For those of you who haven’t yet discovered the wonder that is the TED Talk, imagine the eloquence and magnetism of the best teacher you’ve ever had combined with a smidge of quirkiness, a dollop of inspiration, and the convenience of Netflix. That’s a TED Talk.
What’s really amazing about TED Talks is that the smartest individuals from their respective fields are able to communicate complex ideas that inspire and provoke thought in experts and non-experts alike.
Here are our favorites (in no particular order) from experts in psychology, criminal law, and criminal justice.
The Neuroscience of Restorative Justice
Daniel Reisel studies the brains of criminal psychopaths (and mice). And he asks a big question: Instead of warehousing these criminals, shouldn’t we be using what we know about the brain to help them rehabilitate?
Rob Warden examines the phenomena of false confessions and how they can be attributed to half of all murder cases. His plan to eradicate them from the legal system has the potential to revolutionize the justice system as we know it.
How Juries are Fooled by Statistics
Statistics are often hard to understand. But when it’s an expert witness in a trial providing the faulty numbers, it can have a devastating impact. Oxford mathematician Peter Donnelly reveals the common mistakes humans make in interpreting statistics — and the devastating impact these errors can have on the outcome of criminal trials.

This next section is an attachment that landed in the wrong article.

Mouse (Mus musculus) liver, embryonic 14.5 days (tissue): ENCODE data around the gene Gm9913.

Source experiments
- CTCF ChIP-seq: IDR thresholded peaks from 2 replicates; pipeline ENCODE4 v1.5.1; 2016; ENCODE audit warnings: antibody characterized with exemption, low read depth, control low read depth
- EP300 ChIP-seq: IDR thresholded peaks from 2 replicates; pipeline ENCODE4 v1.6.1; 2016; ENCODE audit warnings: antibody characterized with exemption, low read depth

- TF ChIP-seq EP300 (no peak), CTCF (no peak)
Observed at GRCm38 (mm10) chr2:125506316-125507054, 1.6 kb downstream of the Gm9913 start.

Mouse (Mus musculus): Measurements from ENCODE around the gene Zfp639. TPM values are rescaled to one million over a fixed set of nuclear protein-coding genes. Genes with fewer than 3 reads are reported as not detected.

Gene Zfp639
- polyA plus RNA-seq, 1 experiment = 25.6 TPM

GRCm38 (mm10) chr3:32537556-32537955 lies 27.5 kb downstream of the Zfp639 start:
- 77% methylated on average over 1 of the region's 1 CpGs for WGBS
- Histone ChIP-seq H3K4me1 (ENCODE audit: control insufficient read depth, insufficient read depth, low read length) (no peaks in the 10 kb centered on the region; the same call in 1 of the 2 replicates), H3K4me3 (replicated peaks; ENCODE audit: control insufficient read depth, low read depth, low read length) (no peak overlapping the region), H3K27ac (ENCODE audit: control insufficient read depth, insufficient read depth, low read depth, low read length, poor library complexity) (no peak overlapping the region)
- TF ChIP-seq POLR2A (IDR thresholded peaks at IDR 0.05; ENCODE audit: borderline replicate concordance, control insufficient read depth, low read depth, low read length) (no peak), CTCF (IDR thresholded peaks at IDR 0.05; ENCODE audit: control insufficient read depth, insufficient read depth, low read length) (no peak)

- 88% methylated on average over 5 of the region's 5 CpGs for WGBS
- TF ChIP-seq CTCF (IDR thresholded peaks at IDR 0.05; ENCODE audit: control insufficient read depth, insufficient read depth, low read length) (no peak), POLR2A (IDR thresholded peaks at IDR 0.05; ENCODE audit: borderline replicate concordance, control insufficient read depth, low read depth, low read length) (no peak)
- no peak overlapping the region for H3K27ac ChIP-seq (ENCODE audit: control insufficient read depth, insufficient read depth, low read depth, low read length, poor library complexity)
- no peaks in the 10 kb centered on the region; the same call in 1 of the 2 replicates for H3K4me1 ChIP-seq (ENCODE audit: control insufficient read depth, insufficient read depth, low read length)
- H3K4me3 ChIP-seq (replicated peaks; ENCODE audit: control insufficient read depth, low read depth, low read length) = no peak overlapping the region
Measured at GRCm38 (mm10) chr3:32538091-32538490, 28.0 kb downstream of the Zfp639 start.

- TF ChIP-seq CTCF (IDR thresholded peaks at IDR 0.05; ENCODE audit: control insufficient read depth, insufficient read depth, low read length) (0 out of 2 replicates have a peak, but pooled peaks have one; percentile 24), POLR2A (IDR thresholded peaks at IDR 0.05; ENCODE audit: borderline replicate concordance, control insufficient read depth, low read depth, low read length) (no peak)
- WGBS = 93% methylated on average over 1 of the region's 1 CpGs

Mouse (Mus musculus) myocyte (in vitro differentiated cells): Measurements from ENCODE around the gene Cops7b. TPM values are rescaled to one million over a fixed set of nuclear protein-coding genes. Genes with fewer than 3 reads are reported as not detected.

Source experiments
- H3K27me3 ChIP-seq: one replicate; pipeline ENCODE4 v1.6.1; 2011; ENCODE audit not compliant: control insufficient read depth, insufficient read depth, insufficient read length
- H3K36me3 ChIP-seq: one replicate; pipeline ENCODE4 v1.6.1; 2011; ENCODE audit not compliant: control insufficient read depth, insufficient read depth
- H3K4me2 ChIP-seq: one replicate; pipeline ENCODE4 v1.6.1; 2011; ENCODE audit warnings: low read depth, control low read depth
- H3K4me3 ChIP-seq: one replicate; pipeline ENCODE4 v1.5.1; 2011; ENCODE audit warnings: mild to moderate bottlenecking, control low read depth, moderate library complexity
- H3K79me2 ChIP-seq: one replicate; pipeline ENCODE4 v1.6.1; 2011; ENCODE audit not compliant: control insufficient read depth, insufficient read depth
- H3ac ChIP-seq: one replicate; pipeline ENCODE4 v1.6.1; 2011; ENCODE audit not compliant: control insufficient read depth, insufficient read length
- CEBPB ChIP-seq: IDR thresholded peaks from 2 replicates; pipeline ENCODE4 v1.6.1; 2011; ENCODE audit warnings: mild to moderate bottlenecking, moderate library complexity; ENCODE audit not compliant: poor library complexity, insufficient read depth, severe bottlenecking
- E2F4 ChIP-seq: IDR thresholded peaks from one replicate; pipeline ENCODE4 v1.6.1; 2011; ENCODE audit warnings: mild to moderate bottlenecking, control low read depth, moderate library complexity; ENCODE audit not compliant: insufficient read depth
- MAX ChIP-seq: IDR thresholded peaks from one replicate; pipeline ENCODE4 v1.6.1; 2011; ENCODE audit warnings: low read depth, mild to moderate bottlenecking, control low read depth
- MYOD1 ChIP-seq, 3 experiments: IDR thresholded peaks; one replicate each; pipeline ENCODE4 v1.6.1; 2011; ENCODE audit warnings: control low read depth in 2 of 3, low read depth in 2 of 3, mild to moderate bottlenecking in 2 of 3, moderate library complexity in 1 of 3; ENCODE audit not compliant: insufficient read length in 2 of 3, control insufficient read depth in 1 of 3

Why Eyewitnesses Get it Wrong
Scott Fraser studies how humans remember crimes — and bear witness to them. In this powerful talk, which focuses on a deadly shooting at sunset, he suggests that even close-up eyewitnesses to a crime can create “memories” they could not have seen. Why? Because the brain abhors a vacuum.
The Small Detail Police Track About You
A very unsexy-sounding piece of technology could mean that the police know where you go, with whom, and when: the automatic license plate reader. These cameras are innocuously placed all across small-town America to catch known criminals, but as lawyer and TED Fellow Catherine Crump shows, the data they collect in aggregate could have disastrous consequences for everyone the world over.
For more of our favorite TED Talks, follow our “Criminal Justice TED Talks” collection page on Google Plus.
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